Not so confidential to Anonymous;

like you said, you've never raced with me until this weekend. I'm trying to give you the benefit of the doubt on this one, but it's difficult. Let me try to explain, you see it's Mason Lake. Sure, everyone is trying to win, but nobody really cares, and I'd rather chat with people than put on my angry man race face. Before I introduced myself to you I was talking with Anton about his engagement, I was chatting with Ian M about the ToC, I was chatting with Ian T about getting a PT SL laced into his Zipps (I'm totally doing it) I was chatting with Rob and Derrick about the (lack of) new Bob's Bicycle team kits, I was chatting with Harm about how his new Rubicon outfit makes him look like a pumpkin. I guess the point that I'm trying to make is that I talk a lot, and if you ask around you'll find that it's not trash talk, it's *just* talk. I like to get to know the people that I race with, to be friendly with them.

If that isn't sufficient reason to convince you not to flame my blog, I'll point this out. This blog was originally started as a way for my non-cycling friends and family to figure out what I do every weekend. In other words, my little brother and sister read this blog (she's still in middle school), my parents read this blog, my grandparents read this blog.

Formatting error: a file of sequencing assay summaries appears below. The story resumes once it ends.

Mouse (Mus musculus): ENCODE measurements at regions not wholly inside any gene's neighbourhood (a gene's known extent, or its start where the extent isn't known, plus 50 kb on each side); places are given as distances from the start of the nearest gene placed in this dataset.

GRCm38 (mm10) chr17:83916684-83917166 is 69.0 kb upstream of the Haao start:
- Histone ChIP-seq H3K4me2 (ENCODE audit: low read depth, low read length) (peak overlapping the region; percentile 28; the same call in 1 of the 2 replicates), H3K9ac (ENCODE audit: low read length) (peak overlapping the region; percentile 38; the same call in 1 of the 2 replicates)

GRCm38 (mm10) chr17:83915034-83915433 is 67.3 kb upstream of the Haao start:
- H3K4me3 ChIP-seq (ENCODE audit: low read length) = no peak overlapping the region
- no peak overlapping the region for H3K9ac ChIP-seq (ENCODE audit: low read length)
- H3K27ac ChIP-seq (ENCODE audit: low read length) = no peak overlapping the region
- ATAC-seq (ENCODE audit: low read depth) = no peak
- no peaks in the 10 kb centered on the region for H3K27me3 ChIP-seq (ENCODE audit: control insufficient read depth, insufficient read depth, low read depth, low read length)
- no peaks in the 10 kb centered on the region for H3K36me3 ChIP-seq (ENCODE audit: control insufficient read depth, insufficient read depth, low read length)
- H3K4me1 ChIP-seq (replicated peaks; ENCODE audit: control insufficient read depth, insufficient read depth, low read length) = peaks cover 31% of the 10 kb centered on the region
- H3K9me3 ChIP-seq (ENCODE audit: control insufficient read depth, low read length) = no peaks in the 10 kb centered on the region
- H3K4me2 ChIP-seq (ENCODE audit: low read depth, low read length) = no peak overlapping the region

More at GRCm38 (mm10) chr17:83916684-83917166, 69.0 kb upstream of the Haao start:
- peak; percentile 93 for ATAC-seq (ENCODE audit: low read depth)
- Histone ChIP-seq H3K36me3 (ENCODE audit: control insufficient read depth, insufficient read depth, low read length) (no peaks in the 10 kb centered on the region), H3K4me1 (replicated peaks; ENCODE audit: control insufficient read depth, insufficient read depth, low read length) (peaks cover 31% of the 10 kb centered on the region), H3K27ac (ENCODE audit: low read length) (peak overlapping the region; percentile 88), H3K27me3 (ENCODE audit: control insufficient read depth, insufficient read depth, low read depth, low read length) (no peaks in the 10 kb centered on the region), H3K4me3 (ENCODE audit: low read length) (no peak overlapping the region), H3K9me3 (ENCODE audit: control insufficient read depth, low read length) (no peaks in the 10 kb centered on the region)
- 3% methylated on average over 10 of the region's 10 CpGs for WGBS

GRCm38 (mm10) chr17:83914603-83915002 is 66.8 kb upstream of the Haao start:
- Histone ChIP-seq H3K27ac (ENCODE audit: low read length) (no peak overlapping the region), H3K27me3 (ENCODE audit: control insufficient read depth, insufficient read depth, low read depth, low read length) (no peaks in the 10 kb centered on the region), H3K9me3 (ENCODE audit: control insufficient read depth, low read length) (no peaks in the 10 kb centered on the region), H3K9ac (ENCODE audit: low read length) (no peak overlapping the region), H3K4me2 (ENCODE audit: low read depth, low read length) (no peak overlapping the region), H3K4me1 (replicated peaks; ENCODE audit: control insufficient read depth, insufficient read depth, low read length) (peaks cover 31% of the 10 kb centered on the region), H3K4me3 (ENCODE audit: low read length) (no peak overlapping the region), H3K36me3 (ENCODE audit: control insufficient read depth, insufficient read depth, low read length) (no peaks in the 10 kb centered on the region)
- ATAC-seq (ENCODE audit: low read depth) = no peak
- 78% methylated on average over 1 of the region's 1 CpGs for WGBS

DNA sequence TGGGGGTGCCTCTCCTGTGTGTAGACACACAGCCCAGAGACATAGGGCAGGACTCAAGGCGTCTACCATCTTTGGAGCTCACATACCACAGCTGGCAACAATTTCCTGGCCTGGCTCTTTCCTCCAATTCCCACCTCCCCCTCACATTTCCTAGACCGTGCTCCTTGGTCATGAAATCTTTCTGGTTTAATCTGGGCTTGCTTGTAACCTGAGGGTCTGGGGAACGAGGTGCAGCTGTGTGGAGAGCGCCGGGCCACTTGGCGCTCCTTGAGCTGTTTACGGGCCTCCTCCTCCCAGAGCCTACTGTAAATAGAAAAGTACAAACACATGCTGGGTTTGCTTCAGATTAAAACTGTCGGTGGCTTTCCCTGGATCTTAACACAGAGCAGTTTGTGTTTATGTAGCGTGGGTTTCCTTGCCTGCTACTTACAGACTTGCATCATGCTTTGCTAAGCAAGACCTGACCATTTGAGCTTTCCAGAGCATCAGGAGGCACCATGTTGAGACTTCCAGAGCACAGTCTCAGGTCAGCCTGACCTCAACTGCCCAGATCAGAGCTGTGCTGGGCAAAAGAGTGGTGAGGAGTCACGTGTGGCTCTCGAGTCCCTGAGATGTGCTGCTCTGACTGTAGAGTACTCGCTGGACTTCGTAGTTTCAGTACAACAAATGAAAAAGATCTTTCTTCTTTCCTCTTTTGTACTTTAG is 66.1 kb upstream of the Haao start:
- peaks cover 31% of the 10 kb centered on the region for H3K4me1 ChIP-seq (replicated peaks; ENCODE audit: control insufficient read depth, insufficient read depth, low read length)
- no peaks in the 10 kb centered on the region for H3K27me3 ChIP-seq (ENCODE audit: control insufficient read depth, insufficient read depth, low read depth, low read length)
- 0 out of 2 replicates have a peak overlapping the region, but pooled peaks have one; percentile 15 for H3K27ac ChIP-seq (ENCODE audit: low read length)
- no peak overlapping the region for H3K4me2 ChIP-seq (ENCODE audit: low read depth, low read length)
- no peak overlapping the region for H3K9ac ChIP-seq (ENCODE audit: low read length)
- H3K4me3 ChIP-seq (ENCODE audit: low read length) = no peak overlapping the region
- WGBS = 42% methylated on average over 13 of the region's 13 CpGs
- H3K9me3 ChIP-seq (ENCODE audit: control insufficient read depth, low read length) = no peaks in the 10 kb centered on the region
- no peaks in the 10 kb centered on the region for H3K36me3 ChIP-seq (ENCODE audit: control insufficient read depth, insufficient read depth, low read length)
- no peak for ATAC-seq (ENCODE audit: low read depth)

So next time that you want to talk about having my "d*ck knocked in the dirt" how about you do it to my face?

Monday, February 26, 2007

It's been a while since I've posted. Mostly cause I'm a lazy bastard, but also because...let's just leave it at I'm lazy. It's been a bunch of months since I last posted but everything is pretty much the same as it was then. If I'm not at work trying not to laugh at the latest proposed schedule then I'm on my bike. Racing has started again though and that has provided the impetus to jump start the blog.

Saturday I made the mistake of allowing Pruitt to talk me into doing Ronde Ohop. Don't let his 'I'm a nice friendly father of two sunglasses rep' exterior fool you. That man is responsible for all that is evil in the world. Ronde Ohop in particular. If I cut straight to the chase I got a rather unimpressive ninth out of twenty-odd starters. Now comes the part of the post where I make excuses for why I didn't win. Little known fact, but in addition to that 30 points required to upgrade from a cat 2 to a cat 1 thing, the only other requirement for becoming a cat one is that you solemnly swear to provide at least three excuses...pardon me three reasons, three explanations for why you didn't win any given race.